The very fact that you stumbled across this blog and this post says that you probably have an interest in improving or learning more about financial planning and money management. Too often I hear about husbands or wives who are not involved in the financial future of their families.
I sometimes watch Til Debt Do Us Part or the Suze Orman Show and listen to people who have no clue as to what comes in and what goes out. I then look at my life and wonder, am I obsessed with my finances? I know exactly what comes in, I have a budget, I track my net worth, I monitor my investments, but am I obsessed? Is being obsessed a bad thing if it leads to positive outcomes?
Here are a few ways to be obsessed with your finances.
Track Your Finances
Know what you have in terms of assets (cash, stock, retirement, real estate) and know what you have in liabilities (car loans, student loans, mortgages, credit card). It’s very simple. You track these consistently so that the value in your assets is growing at a reasonable rate, and the value in your liabilities is decreasing. I track my net worth through Fidelity, but there are several online tools that will aggregate this data.
Perform Better On The Job
This one activity brought the greatest return. Your career performance is the greatest determinant on if you will be wealthy. Rather than focus on small cost cutting measures, channel that energy to doing better on the job.
Personally, I always do what is expected of me, at a minimum, and try to do more. This one simple activity has opened up career opportunities, chance for advancement, and subsequently, higher salaries, bonuses, and stock options.
Cut BIG Expenses
Forget clipping coupons, making coffee at home, and water saving tips. Those savings are peanuts related to the savings you would incur if you negotiated your next contractor, negotiated your car, shopped around for car insurance, balanced your retirement portfolio to an age-appropriate risk level, refinanced your mortgage, sold your car and bought a cheaper car, etc.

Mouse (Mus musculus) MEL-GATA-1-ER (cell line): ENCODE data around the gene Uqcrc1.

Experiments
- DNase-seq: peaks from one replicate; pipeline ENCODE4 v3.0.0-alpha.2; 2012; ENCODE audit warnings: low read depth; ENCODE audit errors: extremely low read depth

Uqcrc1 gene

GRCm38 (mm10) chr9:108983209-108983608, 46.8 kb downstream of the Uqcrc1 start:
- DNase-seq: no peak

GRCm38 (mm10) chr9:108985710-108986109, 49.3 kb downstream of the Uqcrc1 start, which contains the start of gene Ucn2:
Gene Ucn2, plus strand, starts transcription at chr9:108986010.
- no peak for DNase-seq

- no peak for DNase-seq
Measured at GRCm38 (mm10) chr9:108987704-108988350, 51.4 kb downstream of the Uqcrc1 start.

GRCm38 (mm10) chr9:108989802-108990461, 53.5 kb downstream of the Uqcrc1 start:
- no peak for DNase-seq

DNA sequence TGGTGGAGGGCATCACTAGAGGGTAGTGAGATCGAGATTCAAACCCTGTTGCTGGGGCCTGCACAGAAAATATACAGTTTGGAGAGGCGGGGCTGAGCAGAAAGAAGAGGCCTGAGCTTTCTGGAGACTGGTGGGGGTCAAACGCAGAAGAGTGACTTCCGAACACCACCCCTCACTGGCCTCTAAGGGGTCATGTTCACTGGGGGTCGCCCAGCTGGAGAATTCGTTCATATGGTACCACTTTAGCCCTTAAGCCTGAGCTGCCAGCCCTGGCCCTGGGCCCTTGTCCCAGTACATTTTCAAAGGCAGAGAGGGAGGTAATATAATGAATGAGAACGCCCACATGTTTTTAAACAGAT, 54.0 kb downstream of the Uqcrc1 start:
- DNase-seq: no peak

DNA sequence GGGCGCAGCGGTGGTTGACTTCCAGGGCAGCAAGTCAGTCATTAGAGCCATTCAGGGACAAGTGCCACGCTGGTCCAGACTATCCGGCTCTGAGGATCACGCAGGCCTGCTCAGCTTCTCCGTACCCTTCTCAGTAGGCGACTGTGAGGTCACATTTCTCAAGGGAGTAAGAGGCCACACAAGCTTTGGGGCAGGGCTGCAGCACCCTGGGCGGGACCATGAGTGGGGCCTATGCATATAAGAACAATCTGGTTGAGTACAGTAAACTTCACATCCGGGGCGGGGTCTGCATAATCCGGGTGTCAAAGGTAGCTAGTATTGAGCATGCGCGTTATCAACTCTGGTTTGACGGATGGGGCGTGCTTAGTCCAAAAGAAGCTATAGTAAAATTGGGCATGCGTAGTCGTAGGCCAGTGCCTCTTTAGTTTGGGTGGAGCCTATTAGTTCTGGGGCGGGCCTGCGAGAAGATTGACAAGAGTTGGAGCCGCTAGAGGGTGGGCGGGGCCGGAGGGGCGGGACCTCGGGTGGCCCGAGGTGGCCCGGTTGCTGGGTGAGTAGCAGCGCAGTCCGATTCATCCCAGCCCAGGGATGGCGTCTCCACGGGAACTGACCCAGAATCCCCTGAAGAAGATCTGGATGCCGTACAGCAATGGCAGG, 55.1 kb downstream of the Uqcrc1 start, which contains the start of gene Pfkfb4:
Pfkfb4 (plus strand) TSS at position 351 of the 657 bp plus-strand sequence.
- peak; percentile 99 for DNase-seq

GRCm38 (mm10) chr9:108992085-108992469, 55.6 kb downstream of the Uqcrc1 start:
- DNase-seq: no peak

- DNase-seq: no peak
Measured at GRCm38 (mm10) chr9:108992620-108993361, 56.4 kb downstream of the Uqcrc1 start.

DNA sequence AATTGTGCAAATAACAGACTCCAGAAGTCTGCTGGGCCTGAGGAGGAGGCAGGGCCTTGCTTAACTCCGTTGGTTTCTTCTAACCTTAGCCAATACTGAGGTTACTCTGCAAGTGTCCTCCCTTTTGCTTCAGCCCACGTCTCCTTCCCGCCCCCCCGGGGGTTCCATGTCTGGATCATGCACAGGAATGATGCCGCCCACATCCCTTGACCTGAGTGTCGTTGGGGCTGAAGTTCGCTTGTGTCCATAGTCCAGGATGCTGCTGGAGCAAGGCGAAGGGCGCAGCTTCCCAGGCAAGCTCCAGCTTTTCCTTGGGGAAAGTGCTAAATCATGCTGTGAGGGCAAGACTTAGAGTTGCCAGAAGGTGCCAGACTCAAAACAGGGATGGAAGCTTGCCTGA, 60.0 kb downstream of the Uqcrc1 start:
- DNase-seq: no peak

Create A Budget And Stick To It
First thing I did was create a monthly budget. With what I knew was coming in, I was able to plan on our expenses. We knew what house we were able to afford, what cars we could afford, cell phone plan, insurance, house, etc. Once you have a budget, stick to it.
Improve on your strengths
Forget about weaknesses, particularly on the job. Get your weaknesses up to a fundamental level, then forget about them. Channel that energy on improving your strengths. If you’re analytical in nature or a strategic thinker, do more things that will improve that talent.
Grow your assets
Make sure your assets are properly allocated according to your age and level of risk. If you have a long horizon before retirement, invest aggressively. If you’re close to retirement, don’t chase returns; invest conservatively.
According to my own self-assessment, I’m probably a little obsessed with my finances. However, I don’t consider myself extremely obsessed because I don’t let finances get in the way of my priorities…faith and family. When I’m at home with the children, my focus is on them. When my wife have some time alone together, my focus is on her.
It’s a delicate balance, and there have probably been times when I put finances over my other priorities, but no one is perfect. I do my best to be aware of my actions and how it affects the people around me. For me, the end goal for my obsession is financial security.
If you ever notice yourself thinking about finances more often than not, you’re probably too obsessed with your finances. If you’re creating multiple tracking spreadsheets, you’re probably too obsessed. If you trade stock and track the market everyday, you’re probably too obsessed.
On the opposite side of the spectrum, there are families who don’t pay any attention to their financial future and ultimately put their families at risk for a financial disaster. It’s a delicate balance, but its your duty to find your happy medium. So, go..be obssessed with your finances! It will payoff in the end.